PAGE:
ranging from minutes to seasons. But there is still much room for improvement.
Our committee believes such improvements will come from the same successful
formula that has led us to todays weather and climate servicesa
balanced investment in research, better and more observations, and faster
computers. However, the rate of progress and return on the public investment
could be much faster if greater attention were paid to the transitioning
of research into operations.
Perhaps the area most in need of improvement is our use of the powerful
but complex observations gathered by radars and satellites. By themselves,
these dataespecially the billions of raw observations produced
by radars and satellites per dayprovide little direct value to
many users. For example, the raw data from radars are frequencies and
amplitudes of reflected radio waves. The raw data from infrared or microwave
satellite sensors are radiances emitted from the atmosphere below. The
raw data from GPS radio occultation measurements are the Doppler-shifted
frequencies from GPS signals. The full benefit of these observations
is wasted unless they can be first processed into more physically relevant
data (e.g., radar reflectivities, motion of precipitation particles,
temperature, and humidity), and then into information that people can
usewhether directly or through specific products created from
the data and information base.
A powerful way of processing the billions of observations and turning
them into information is assimilation of the observations into advanced
models of the Earth system (today mainly atmosphere and ocean models,
but in the future models of the entire Earth system). For example, radiances
from infrared satellite sensors and bending angles from GPS receivers
can be assimilated in global numerical weather prediction models to
produce more accurate forecasts and analyses of temperature, water vapor,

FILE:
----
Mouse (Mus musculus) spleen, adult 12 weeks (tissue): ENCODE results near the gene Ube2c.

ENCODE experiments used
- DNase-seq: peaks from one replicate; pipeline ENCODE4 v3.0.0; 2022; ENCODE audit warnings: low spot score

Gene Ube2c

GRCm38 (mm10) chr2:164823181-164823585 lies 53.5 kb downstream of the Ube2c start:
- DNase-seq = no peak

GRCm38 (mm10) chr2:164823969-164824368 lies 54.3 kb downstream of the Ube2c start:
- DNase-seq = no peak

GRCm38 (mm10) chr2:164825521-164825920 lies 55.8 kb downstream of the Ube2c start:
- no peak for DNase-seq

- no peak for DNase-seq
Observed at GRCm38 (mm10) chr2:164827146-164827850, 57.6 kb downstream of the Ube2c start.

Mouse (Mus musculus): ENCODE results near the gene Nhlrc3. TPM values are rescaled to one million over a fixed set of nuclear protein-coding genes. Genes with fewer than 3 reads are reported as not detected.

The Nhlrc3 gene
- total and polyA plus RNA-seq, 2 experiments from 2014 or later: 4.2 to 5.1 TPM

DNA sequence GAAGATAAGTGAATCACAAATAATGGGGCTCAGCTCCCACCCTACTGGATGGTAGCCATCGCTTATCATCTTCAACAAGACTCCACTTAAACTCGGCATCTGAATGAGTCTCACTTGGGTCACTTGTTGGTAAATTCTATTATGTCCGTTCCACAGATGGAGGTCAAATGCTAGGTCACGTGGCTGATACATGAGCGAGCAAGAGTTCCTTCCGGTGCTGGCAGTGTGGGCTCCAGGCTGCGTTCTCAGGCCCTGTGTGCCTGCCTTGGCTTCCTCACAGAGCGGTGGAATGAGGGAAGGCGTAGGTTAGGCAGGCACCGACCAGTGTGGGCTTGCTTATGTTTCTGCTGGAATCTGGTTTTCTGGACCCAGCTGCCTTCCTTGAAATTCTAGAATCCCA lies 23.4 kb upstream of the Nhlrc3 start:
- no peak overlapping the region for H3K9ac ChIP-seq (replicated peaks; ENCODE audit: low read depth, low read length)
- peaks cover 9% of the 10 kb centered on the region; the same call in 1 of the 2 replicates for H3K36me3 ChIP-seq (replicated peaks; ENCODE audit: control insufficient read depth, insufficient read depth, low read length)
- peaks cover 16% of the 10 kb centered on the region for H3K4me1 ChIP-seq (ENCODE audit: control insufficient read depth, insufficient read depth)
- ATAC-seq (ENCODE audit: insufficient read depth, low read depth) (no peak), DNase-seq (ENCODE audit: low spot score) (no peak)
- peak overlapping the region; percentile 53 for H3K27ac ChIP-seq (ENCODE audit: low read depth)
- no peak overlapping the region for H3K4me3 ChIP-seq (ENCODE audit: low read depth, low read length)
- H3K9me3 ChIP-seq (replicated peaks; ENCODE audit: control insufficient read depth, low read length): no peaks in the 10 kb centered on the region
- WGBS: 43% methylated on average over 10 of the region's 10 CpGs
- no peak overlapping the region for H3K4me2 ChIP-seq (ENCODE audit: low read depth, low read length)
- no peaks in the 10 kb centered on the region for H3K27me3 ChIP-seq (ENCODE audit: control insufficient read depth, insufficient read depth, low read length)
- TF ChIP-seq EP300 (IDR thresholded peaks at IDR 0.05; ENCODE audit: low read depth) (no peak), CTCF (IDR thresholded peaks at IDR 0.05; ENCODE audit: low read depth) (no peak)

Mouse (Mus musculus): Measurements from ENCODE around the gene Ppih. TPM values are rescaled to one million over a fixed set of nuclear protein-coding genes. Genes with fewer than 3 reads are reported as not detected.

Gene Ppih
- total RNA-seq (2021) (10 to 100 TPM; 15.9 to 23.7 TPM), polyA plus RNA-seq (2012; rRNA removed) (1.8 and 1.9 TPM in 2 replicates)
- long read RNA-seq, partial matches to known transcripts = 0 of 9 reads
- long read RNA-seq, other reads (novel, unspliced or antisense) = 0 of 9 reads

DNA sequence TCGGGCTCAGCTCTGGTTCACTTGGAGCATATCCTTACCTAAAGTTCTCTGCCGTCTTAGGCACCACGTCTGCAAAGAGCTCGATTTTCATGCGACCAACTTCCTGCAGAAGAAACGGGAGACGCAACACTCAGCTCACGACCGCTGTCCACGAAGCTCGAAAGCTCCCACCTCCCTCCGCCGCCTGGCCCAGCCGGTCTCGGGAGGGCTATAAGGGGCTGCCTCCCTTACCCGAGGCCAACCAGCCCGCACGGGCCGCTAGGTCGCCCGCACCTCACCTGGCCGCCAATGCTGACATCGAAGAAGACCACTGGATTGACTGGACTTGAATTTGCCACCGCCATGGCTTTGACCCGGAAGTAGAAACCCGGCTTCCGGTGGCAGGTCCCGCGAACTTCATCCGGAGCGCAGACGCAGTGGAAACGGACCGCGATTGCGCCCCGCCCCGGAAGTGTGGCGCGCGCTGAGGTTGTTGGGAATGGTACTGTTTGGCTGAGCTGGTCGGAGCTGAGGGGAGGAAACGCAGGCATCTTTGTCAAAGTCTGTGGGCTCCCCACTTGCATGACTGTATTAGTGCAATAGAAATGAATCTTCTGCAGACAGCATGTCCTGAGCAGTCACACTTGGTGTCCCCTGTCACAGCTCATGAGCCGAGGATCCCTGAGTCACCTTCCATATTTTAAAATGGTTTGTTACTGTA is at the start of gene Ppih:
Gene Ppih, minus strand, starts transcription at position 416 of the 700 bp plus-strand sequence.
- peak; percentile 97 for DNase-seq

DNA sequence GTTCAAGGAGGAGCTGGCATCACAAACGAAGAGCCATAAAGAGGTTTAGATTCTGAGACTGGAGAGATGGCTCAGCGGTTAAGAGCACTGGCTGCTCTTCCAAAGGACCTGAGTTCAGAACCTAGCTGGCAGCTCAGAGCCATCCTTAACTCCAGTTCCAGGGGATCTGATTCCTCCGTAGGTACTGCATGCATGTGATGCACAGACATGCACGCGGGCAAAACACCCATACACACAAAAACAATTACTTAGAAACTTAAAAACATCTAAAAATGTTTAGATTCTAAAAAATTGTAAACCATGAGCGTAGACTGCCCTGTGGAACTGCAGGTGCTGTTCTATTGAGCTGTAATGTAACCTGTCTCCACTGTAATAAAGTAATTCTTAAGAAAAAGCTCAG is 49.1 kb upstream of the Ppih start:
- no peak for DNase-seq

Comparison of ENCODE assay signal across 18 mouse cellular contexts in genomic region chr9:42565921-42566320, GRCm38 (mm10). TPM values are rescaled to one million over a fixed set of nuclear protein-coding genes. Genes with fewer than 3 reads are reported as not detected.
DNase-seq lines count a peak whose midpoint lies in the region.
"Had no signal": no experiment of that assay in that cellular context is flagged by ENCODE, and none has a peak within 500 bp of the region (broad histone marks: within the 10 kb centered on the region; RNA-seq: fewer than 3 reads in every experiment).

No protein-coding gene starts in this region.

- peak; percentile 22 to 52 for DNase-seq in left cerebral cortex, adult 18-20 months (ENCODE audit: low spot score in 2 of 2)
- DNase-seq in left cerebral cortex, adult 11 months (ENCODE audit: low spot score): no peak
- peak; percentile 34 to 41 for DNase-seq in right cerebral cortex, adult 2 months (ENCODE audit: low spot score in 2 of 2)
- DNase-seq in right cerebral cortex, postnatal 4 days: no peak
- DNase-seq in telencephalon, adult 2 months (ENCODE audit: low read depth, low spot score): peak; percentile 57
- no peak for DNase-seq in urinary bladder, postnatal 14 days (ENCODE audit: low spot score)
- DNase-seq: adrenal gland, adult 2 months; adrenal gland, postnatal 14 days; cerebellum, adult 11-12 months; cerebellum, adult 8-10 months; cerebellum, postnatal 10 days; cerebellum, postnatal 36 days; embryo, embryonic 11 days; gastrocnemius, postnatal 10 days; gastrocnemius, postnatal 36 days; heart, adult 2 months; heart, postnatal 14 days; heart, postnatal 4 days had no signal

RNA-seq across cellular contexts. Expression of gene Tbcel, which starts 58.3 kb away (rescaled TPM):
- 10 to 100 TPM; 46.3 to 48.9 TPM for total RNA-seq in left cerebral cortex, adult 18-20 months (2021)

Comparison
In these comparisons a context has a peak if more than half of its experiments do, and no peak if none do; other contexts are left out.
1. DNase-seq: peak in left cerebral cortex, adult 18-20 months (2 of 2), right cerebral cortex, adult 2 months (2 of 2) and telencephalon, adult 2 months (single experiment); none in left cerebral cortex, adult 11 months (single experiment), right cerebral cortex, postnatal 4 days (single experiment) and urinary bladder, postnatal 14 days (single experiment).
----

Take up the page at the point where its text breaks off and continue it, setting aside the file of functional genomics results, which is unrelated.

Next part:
pressure, winds, and precipitation on a global grid. These analyses,
in turn, can be used for a variety of purposes beyond weather forecastsany
application that requires weather or climate data.
Yet compared to the resources put into the observing systems and weather
and climate services, the resources put into data assimilation and other
ways of using the observations are quite small. For example, U.S. agencies
invested more than
$4 billion in meteorological operations and related research during
fiscal year 2002. It is difficult to estimate how much is being invested
in data assimilation research, but my rough guess is about $20 million,
or only about 0.4% of the total. This investment is spread broadly and
thinly in universities, research laboratories, and operational centers.
It supports a large number of efforts related to the troposphere, stratosphere,
ionosphere, oceans, chemical tracers, and the carbon cycle.
We need a greater and more focused effort in order to better assimilate
data from current and planned observing platforms.
A faster transition
The present global observing system is already quite useful, but it
has developed in an ad hoc way. It could be far more useful with modest
investments in strengthening the transition pathways. The EIS will be
a promising and important outgrowth of this process, one that will support
society and foster enterprise in myriad ways.
How do we reach this goal? Instead of merely gathering more observations,
we need observations with the right variables and with the
right characteristicsthose in situ and remotely sensed
observations that together help create an accurate and complete EIS.
For example, two independent observing systems by themselves might each
produce temperature observations with a 2°C (3.6°F) error on
the average, but when used together and assimilated in a model, the
resulting temperature analysis might have an error of only 1°C (1.8°F)
or even less. At the same time, we must consider how limits on resources
will dictate the optimal global observing system. Finally, we must learn
how to most effectively use the resulting observations to produce the
EIS, upon which the greatest potential benefits to society will
depend. To accomplish this, the research and operational communities
and the end users will need to communicate amongst each other as never
before. Rick Anthes